In the end, although the former Samsung members were paid well for their departures, not a single one has won a world championship since. This past offseason, former Samsung White starting support and 2014 Worlds final MVP Cho “Mata” Se-hyeong retired, officially ending the active legacies of all starting five members of that 2014 championship squad. — Erzberger
Huk leaves Team Liquid (joins Evil Geniuses)
While this might not jump out at you now, this departure almost broke the Internet all the way back in 2011 (wow, it’s almost been a decade). At the time, Chris “Huk” Loranger was one of the few western players capable of matching the best South Korean players in the world. For Team Liquid, a team which blossomed from a StarCraft fansite of the same name, he was their heart and soul. Huk was that homegrown talent that was going to take the little engine that could into a real contender in the world of esports.
Then Huk left to join TL’s arch-rival Evil Geniuses and his own adversary, Greg “Idra” Fields, turning the entire StarCraft II scene on its head. At least Brady isn’t going to sign with the Giants, which is what Liquid fans had to witness in 2011 when their hero left them. — Erzberger
Olofmeister leaves Fnatic
Like Brady and the Patriots, Olofmeister and Fnatic both felt like they needed to go their separate ways. During his three years on Fnatic, the Swedish sniper reached unparalleled heights, winning an array of tier one tournaments, including two world championship victories. At their peak, Fnatic was one of the great dynasties in all of esports, running roughshod over the Counter-Strike: Global Offensive world.
At 25-years-old, though, and the team limping to a disappointing quarterfinals exit at PGL Major in Krakow, it was time for a change of scenery. While Olofmeister found instant success with the superteam he then found himself on as part of FaZe Clan, it has been an up-and-down ride since those early days of top finishes. For Fnatic, the rollercoaster ride has been even worse, their results yo-yoing from a world championship dark horse to a complete afterthought. Currently, Fnatic has a slight edge over Olofmeister’s FaZe in the HLTV global rankings, the orange and black seeded comfortably at No. 5 overall as FaZe sit a few spots behind at No. 8 position. — Erzberger
SumaiL leaves Evil Geniuses
All good things must come to an end sometime. Syed Sumail “SumaiL” Hassan is many things — brash, cocky, brilliant and otherworldly skilled. Since joining Evil Geniuses as a teenager, he wanted to become the best player in Dota 2 history. SumaiL proved he was more than just a mouthy, overconfident kid when he won a world championship in his rookie season.
From there, it’s always been about becoming the first player to win the elusive two world championship trophies. Regardless of the team around him or the predicament placed in front of him, SumaiL always carried himself as if anything other than another world title finish would feel like an underachievement. In 2019, SumaiL’s dream of becoming the first two-time Dota 2 world champion was dashed when OG, as an entire starting-five, won their second-straight The International tournament.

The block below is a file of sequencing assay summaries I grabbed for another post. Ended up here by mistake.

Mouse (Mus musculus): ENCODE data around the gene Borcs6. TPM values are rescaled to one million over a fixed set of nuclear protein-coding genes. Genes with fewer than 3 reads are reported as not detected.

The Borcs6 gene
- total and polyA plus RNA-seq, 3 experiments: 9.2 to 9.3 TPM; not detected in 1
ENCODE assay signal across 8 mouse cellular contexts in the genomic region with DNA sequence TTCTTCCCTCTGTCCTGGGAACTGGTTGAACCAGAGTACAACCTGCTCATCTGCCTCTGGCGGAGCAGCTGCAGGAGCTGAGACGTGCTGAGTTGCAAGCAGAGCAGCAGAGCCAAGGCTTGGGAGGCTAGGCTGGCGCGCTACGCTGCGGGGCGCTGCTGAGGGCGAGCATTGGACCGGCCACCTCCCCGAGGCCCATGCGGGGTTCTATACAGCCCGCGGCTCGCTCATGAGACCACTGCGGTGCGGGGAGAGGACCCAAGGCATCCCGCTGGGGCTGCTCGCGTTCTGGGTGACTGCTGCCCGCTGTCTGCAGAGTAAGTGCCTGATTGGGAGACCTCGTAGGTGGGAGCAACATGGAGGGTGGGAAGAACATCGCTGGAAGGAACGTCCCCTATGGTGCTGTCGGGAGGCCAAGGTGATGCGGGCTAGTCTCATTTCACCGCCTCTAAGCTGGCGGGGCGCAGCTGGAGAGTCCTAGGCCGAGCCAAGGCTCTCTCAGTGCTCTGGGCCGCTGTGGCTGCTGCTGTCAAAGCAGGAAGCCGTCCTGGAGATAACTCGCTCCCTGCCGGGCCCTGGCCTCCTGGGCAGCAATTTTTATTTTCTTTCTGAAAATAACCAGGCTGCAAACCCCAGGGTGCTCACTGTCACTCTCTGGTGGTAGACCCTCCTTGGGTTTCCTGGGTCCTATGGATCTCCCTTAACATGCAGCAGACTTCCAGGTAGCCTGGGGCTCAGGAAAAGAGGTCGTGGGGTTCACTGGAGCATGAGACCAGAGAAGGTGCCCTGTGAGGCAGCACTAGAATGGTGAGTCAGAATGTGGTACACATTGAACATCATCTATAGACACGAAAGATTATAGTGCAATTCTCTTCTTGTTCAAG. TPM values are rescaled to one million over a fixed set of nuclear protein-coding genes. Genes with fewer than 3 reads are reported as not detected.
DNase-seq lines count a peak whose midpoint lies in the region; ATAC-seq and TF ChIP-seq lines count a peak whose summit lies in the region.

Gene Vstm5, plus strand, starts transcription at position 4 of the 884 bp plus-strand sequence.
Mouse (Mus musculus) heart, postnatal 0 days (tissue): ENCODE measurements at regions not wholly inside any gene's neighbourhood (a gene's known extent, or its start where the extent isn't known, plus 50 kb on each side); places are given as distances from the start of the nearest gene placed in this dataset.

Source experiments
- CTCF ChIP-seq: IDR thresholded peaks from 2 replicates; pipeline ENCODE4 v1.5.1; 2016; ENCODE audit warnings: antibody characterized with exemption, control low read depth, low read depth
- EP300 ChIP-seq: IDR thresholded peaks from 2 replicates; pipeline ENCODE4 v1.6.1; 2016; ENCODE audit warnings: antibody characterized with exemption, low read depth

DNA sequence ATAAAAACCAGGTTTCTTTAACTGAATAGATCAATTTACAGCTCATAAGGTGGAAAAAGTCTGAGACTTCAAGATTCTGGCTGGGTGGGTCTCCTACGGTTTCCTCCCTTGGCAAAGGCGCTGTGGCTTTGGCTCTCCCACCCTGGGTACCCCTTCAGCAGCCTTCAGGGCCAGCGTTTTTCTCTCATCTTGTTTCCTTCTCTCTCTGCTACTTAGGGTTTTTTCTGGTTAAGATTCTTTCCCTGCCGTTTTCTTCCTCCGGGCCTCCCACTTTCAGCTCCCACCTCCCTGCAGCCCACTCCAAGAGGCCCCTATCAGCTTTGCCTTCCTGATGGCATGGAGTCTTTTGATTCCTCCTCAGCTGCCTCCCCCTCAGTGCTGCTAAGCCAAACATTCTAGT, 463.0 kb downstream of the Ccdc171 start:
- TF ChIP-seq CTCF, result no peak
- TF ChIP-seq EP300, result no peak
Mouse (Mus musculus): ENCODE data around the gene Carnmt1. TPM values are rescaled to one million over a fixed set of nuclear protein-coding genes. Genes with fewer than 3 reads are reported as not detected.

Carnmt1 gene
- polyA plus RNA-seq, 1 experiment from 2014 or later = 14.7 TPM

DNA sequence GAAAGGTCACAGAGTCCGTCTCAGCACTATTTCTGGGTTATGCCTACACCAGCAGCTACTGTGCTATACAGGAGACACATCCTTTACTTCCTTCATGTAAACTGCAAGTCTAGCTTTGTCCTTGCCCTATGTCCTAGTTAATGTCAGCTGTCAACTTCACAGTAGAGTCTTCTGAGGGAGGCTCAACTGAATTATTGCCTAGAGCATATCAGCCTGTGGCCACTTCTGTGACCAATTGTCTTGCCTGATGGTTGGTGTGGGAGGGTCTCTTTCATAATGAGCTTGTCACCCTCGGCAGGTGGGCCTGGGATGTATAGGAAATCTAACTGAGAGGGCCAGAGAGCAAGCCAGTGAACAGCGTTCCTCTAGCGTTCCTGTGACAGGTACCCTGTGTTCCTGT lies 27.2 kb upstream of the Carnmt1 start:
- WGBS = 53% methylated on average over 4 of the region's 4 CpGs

After sitting out for almost half a year, SumaiL is back…and what’s the saying again — if you can’t beat them, join them? Though he’ll never be the first two-time world champion, he has joined the organization that might have the best chance of making his dream of reclaiming the throne a reality with OG.
This is the equivalent of Brady joining the Kansas City Chiefs following a lengthy holdout. I don’t think Patrick Mahomes would approve of this hypothetical. — Erzberger
Doublelift Leaves CLG (for rival TSM)
Back in the day there was no more iconic duo in North American League of Legends than Peter “Doublelift” Peng and Zaqueri “aphromoo” Black. Commonly and affectionately known as “Rush Hour,” these two created innumerable memorable moments together.
But nothing gold can stay. After nearly four years on Counter Logic Gaming (starting in 2011 and ending in 2015), CLG kicked Doublelift, making him a free agent for the first time in years. His destination? Then-rival Team SoloMid, who Doublelift and CLG bested months earlier at the Summer Finals at Madison Square Garden in New York.
Team SoloMid’s announcement video for Doublelift’s signing started with him in a pile of garbage, found by mid laner Søren “Bjergsen” Bjerg. The skit continued with Bjergsen welcoming Doublelift into the TSM team house, handing him a jersey and then Doublelift throwing his CLG jersey into a bathroom trash can — an ode to his famous line, “everyone else is trash.” Prior to Doublelift’s CLG departure, big-name player moves were few and far between. Once Doublelift and CLG parted ways, it was fair game for legacy players to move from team to team. — Darin Kwilinski